Any type of physical activity that includes the words rest or restorative sounds like an easy, tranquil way to spend an afternoon, right? Well, that’s one of the misconceptions about restorative yoga. While a restorative yoga practice is comprised of more passive postures that help you slow down and let your body recover, it requires you to relax in the postures for longer periods of time – three minutes to twenty minutes at a time – and asks of you to nurture your self-awareness and learn to purposefully relax. For these reasons, restorative yoga is considered an advanced practice. But don’t let that scare you away. Here are six restorative poses to help beginners ease into the practice. The key is to start by holding the poses for two to three minutes. As you increase your practice, the longer you’ll be able to hold them.
Supported Child’s pose
Support your body with bolsters or pillows lengthwise in front of you as you fold your torso into Child’s pose. You may also want to place a folded blanket under your shins and between your legs and bottom for added support. This pose gently stretches your hips, thighs, and back muscles.
Heart Opener pose
Place a block or bolster in the middle of your back as you lay back into the Heart Opener pose. This pose opens your heart and your hips, and can help you breath deeper while you relax the shoulders.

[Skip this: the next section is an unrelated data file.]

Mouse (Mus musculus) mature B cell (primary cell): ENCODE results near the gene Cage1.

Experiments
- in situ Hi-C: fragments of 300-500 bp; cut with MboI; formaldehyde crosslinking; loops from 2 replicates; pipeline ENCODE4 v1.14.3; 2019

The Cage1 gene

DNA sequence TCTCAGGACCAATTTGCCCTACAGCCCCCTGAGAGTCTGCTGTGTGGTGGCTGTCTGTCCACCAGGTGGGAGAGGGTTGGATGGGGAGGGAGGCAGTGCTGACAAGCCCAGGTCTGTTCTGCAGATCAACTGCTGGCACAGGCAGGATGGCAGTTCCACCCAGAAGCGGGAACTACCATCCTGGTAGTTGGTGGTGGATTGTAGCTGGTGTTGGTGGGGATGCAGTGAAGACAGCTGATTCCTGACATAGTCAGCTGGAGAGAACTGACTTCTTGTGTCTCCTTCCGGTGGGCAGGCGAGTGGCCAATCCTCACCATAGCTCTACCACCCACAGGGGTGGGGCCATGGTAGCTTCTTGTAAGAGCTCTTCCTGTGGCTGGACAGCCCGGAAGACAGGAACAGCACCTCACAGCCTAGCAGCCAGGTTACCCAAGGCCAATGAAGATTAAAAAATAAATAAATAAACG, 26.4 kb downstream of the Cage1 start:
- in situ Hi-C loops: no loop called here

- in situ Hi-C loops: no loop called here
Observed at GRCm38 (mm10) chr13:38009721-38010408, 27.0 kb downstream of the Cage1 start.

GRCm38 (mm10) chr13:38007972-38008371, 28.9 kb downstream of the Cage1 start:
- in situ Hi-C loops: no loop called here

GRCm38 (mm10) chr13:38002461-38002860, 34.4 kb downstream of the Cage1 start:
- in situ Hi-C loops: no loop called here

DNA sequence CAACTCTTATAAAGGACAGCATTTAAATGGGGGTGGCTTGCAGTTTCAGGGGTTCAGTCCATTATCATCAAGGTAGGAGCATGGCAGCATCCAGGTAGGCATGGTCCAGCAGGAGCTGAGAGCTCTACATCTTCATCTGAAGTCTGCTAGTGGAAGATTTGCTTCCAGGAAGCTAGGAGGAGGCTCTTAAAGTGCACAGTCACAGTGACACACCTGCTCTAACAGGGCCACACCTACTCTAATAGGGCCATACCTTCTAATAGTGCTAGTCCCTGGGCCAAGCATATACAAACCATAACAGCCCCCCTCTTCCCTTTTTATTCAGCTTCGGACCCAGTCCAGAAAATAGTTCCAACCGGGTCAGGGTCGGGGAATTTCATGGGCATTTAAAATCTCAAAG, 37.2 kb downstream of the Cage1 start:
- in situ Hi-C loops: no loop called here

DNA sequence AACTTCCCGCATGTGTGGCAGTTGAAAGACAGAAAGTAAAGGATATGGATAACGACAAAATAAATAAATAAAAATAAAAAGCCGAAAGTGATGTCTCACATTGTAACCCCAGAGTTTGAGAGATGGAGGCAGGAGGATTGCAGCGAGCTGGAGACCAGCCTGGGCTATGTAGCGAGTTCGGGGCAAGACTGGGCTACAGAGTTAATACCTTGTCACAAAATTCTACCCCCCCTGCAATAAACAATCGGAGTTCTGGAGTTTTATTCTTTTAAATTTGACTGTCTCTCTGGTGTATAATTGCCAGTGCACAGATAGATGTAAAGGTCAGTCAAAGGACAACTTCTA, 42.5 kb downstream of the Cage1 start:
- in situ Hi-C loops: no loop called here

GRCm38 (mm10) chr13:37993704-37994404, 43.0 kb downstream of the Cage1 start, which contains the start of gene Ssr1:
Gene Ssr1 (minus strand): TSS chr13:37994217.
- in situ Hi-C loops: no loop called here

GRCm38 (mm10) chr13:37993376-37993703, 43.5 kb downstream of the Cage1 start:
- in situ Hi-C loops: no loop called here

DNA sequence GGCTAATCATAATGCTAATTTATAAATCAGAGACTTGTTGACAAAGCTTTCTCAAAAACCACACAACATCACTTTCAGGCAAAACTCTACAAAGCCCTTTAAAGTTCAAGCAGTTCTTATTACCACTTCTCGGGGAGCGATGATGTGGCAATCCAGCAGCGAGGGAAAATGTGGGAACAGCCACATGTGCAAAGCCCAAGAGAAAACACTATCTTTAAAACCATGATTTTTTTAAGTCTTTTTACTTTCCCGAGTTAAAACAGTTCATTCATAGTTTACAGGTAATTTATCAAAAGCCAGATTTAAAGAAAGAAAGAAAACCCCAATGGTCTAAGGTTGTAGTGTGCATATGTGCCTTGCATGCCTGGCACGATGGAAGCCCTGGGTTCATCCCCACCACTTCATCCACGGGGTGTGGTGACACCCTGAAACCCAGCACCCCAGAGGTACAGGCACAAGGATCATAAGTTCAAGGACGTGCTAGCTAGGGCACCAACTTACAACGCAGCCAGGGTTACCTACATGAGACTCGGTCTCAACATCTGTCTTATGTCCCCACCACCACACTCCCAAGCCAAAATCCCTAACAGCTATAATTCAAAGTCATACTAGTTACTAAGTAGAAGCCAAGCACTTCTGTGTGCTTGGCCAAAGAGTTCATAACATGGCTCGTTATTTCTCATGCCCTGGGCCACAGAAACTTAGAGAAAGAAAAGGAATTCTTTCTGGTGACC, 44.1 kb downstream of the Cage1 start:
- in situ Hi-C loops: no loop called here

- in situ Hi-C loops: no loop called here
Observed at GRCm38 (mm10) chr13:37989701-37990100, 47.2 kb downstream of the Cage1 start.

Half Pigeon Pose
The Pigeon pose can be intense glute and hamstring stretch, so start with the Half Pigeon pose, and use a block or bolster to support your hips and extend your leg backwards while your toes are pointed. Use our arm or a block to support your forehead. Hold for two to three minutes, and then repeat on the other side. You’ll still feel the glute and hamstring stretch in this one.
Starting from a seated position, bend your knees and bring your feet together, pressing your knees towards the floor, while resting your forehead on a block. This pose opens your hip flexors and releases tension in your lower back. Once you’ve practiced this pose for a while, extend your arms out in front of you to increase the stretch.
This pose stretches the back leg hip flexors and the lower back. Creating as much of a forward lunge as you are comfortable with, relax into your pelvis, support your arm on an up-ended block, and leave the knee behind the ankle. Hold for two to three minutes, and then repeat on the other side.
The ultimate in relaxation poses, and the perfect way to end a restorative yoga session, you might not see Shavasana as challenging since the pose is simply lying down on your back with your eyes closed. But the challenge is to quiet your mind and completely withdraw from your surroundings. You may want a blanket and an eye bag to help you relax. If possible, take 15 to 20 minutes for this pose.
If you are new to restorative yoga, LHAA offers a Relax and Restore class that is suitable for all levels. Our certified instructors can help you with form and practice techniques to help you get the most out of restorative yoga. See our class schedule here!
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